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Helping New Brunswickers Know the Law

Law By Topic

Family Law


How can I obtain a “Doing Your Own Divorce” guide?

PLEIS-NB has a guide to help individuals apply for a divorce.   It is intended for use by people who have been separated for at least a year and have come to an agreement on issues such as the division of property and custody of children of the marriage. 

There are several ways to access the Doing Your Own Divorce Guide.

  1. Online – the guide can be viewed or downloaded for free on this website.  Click here to view the publication online.  Please note – you cannot complete or submit your documents online.
  2. Mail – If you would like to have a printed copy of the guide, you can purchase a copy from PLEIS-NB by sending the order form and a $10 cheque or money order. The guide will be mailed directly to your address.
  3. Court – The guide can be purchased from court in Fredericton or Moncton.  The cost will be $12 and includes the required Petition for Divorce form.   
  4. Service New Brunswick - You can request a copy of the guide and pay the $12 cost at your nearest SNB office.  SNB will forward your request to the court and a copy of the guide and forms will be mailed to you.
  5. Library – PLEIS-NB has provided a number of copies to the provincial libraries which will allow individuals to borrow the guide at no cost.  

Please note that although the “Doing Your Own Divorce Guide” will explain how to complete the Petition for Divorce, the form you will need is not included with the guide. The forms are available for purchase from the court.   The current fee for a Petition form is $2.

The YWCA, Support for Single Parents (Moncton), the Legal Advice Clinic (Fredericton), and other community groups have copies of the guide and may be able to offer some additional help explaining the process.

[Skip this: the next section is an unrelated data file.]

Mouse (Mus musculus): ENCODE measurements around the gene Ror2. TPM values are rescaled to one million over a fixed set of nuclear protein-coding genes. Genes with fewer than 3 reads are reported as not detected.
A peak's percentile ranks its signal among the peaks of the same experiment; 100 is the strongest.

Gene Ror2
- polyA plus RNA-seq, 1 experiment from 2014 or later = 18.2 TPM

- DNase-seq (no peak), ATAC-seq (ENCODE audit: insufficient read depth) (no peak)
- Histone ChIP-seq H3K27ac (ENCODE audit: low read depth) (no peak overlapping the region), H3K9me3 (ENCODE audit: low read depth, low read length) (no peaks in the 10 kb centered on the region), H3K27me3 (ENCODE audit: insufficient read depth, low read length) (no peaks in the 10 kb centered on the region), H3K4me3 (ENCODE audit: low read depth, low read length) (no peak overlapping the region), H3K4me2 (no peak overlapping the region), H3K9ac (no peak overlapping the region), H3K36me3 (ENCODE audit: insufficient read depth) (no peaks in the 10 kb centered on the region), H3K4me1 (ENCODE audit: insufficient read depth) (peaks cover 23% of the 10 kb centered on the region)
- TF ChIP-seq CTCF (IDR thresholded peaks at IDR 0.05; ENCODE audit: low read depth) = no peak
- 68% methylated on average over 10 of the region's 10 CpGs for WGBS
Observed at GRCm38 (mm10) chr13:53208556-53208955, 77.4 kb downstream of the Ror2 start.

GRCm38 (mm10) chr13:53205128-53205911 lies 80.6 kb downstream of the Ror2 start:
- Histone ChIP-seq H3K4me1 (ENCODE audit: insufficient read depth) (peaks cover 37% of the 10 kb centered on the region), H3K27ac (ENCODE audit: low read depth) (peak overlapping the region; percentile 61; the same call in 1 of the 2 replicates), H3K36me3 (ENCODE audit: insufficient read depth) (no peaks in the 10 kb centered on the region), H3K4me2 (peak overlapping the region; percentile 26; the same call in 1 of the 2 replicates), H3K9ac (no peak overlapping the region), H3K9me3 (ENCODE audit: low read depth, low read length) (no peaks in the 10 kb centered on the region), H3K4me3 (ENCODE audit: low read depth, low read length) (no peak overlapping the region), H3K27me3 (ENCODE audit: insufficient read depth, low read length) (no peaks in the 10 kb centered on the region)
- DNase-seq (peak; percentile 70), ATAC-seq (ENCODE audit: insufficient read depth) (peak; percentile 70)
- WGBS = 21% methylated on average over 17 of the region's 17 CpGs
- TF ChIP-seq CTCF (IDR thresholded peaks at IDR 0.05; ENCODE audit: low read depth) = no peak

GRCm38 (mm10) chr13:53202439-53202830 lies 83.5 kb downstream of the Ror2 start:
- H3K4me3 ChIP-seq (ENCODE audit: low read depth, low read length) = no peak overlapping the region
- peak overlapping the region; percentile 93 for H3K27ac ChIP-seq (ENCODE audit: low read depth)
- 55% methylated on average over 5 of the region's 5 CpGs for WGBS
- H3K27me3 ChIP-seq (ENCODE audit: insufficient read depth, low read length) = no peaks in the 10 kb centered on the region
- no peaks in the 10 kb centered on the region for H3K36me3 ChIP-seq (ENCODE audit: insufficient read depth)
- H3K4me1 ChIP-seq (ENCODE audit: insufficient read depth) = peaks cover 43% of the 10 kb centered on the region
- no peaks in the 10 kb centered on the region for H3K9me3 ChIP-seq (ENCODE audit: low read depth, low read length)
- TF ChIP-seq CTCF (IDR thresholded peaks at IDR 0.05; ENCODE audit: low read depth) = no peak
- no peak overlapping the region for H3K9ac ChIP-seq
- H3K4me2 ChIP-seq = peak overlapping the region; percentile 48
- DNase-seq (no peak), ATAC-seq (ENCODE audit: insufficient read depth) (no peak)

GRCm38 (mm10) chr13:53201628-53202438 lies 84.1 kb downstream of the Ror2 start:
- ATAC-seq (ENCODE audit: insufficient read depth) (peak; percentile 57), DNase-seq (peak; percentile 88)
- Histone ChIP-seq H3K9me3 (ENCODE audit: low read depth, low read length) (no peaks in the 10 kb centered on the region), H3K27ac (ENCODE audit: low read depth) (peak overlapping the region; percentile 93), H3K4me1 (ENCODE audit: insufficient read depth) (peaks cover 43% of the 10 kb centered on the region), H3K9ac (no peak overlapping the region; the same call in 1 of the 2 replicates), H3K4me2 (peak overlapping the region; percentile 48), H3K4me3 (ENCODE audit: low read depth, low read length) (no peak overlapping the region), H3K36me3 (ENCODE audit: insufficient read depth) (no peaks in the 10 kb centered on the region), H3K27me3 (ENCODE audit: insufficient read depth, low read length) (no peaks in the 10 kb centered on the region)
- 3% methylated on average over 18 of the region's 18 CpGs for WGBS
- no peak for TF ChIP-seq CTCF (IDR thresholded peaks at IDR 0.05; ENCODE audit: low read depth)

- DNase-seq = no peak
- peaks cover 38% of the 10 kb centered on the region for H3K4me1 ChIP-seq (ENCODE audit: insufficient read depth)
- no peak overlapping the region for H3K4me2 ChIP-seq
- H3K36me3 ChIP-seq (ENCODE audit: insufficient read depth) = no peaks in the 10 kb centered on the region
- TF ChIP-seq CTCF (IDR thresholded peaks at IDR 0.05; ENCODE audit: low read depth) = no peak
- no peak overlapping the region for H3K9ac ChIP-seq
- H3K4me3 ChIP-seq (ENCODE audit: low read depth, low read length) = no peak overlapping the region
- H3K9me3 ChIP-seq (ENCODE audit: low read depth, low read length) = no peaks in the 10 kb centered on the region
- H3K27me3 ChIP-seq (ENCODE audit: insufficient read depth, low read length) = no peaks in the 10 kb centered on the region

My partner and I have recently separated; how can I find information on how our property will be divided?

The way property is divided when a couple separates largely depends on if you were married.  When you get married the majority of your personal items, and property such as houses, cottages, vehicles and in some cases your business assets become marital property and are generally divided equally between spouses.  In the same way, debts such as mortgages, car loans, and credit card debt are considered marital debt.  You can read more about the division of property in the PLEIS-NB publication “Marital Property in New Brunswick

If you were living in a common-law relationship the law is much different and individuals generally take the assets and debts they brought into the relationship.  Items that were purchased during the time you were living common-law will be divided based on whose name is on the property, the amount of money they contributed and other factors.   The PLEIS-NB publication “Living Common-Law” has more information.

Where can I begin to find information on my rights to custody, access (visitation) and child support?

PLEIS-NB has a number of publications in our Family Law Section which can help explain the basics of custody, access, and support in New Brunswick.   However, whenever children are involved it is wise to have legal advice on your specific situation. 
While parents can make arrangements without going to court, the court reserves the right to overturn any agreements if they feel they are not in the best interest of the child. 

Additional information on the Federal Child Support Guidelines can be found on the Justice Canada website.   The NB Family Support Orders Service can register an agreement or court order and can assist with the enforcement of child support payments.

The New Brunswick Department of Justice offers a free course for parents who are living separately.  For the Sake of the Children, consists of two evening sessions and can give you information on the issues parents face after a separation or divorce.  Former partners are not permitted to take the course together, however, new partners are welcome.  Contact the Family Law Line for more information or to register for the course -1-888-236-2444

My partner has children from a previous relationship which I have raised as my own.   Our marriage / common-law relationship has ended and I want to know what   my rights and obligations are. 

If you have acted in the place of a parent it is possible for you to make an agreement or obtain a court order to grant you access or visitation.   The court will consider what is in the best interest of the children.  

When you take on the role of a parent, you may also be taking on support obligations.   Your ex-partner may request a court order for child support, even if the biological father is already paying child support. 


Disclaimer: Please note that our website contains general information about the law. This is not a complete statement of the law on particular topics. We try to update our publications often, but laws change frequently so it is important for you to check to make sure the information is up to date.  The information in our publications is not a substitute for legal advice. To receive legal advice about your specific situation, you need to speak to a lawyer.